When it comes to sending messages back and forth to your friends, there are a lot of different apps to do so. But what about those sent via iMessage with Apple’s Messages app? Other apps make it possible for you to export your conversation history, but Apple does not make this easy.
This is even more true for those who also use the Messages app on the Mac thanks to Messages in iCloud. Apple introduced this a few years ago, and it serves as a way to keep your conversation on track, regardless of which device you are using.
Why would you need to export Messages?
There are a lot of different reasons why one would want to export Messages. It may be a thread between someone who passed, or someone who is just no longer in your life.
On the other side, having verifiable proof of something in the court of law can come in more handy than you would think. Being able to export your messages can make or break the case so it’s something to have at your disposal.
How to export Messages from the Mac
There is actually a really easy way to “export” Messages from the Mac and read them. In order to do this, follow this steps:
- Open the Messages app on your Mac.
- Find the conversation you wish to “export”.
- Click inside the Message box, and not the text field.
- Press CMD+A (select all)
- Press CMD+C (copy).
- Open the Notes app on your Mac.
- Open a new Note.
- Press CMD+V (paste).
This will paste whatever was selected, including images and files, into a separate Notes app. But, this is not exactly the best way to export the messages. Sure, you are able to read the thread between yourself and the contact, but there are no time stamps for anything.
Another issue is that you are limited to the current viewing window of the messages. If this is a thread that lasted for some-time, you may have to continue to scroll back until you reach the area that you need. But again, there are no time stamps for the conversation.
Instead, you will likely want to check out some of the third-party software options that are available. These make it easier to access and manage aspects of your Messages (and more) that you currently are unable to do yourself.
For many, iMazing will be the way to go for managing your files and data between your iPhone or iPad and Mac. The app is available for both Mac and Windows, providing a platform-agnostic solution. There is a free trial that gives you some abilities, and then the full license will run you $44.99 for a single computer.
If you want to manage all different aspects of your iPhone or iPad, then iExplorer may be the way to go. The app makes it easy to manage all of your content, including Messages, Voicemail, Call History, and even Safari. iExplorer includes a free trial, and once that has run out, a single license is priced at $39.99.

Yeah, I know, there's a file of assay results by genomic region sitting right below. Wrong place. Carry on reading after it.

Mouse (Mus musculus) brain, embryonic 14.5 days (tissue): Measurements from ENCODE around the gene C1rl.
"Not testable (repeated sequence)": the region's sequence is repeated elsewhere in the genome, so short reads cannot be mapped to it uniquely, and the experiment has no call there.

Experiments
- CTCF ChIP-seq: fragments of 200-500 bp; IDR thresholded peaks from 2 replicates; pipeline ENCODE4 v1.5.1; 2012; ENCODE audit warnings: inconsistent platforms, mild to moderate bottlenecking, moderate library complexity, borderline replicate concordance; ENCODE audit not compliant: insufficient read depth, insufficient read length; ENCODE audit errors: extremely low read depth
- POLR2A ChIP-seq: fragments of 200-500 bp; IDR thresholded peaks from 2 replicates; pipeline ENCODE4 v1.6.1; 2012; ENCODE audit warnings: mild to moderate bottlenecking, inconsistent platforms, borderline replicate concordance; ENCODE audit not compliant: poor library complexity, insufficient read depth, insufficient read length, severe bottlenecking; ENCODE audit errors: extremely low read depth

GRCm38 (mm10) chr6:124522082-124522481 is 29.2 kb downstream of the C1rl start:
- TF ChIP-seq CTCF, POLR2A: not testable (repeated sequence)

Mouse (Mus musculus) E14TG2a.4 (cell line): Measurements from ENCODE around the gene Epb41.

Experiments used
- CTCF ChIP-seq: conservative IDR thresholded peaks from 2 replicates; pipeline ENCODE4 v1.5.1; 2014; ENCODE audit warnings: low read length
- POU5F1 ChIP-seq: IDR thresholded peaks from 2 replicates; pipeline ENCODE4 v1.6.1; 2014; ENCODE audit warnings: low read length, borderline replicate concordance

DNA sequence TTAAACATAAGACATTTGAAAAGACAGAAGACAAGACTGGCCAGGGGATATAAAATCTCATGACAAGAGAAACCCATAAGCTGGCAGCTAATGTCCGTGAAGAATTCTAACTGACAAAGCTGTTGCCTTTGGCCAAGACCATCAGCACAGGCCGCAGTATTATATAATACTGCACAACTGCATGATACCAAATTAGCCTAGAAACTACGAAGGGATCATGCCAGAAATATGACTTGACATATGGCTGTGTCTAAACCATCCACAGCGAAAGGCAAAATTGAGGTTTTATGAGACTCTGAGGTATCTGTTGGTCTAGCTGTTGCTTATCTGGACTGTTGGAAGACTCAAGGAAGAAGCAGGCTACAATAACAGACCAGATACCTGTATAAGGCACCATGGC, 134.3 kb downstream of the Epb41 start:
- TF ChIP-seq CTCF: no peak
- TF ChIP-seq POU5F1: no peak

Chatology comes from Flexibits, the developers behind the ever-popular calendar app, Fantastical. The company offers a 14-day free trial, at which point you will need to pony up the license fee of $19.99.
The only “free” version on this list also is only available for Windows. CopyTrans Contacts is part of the suite of apps, but this specific feature is currently free. It allows you to back up your iPhone messages based by contact or for your entire list.
How to view Messages after exporting them
All of the options listed above make it possible to export the messages in one format or another. But the more robust options like iMazing, make it easy to pick and choose how you would like those messages saved.
For example, you can back up your messages and then export them to a PDF. This PDF shows timestamps and images, while also making it easy to markup and send the PDF off to whoever you need.
And for those who don’t care about timestamps and more in-depth information, copying and pasting a thread into Notes does the job. This is not a method we really recommend, but it’s definitely something that can be achieved.
Regardless of the reason why you need to backup and export your messages, it’s always great to have some way to do so. The biggest downside is the fact Apple has not included a way for users to simply export them from the Messages app.
Instead, it’s just another feature that we will have to add to the list of “wishes” for the Messages app. Have you found another way to export your messages on your Mac? Let us know in the comments below so we can get this list updated for others to see!
Andrew is a freelance writer based on the East Coast of the US.
He has written for a variety of sites over the years, including iMore, Android Central, Phandroid, and a few others. Now, he spends his days working for an HVAC company, while moonlighting as a freelance writer at night.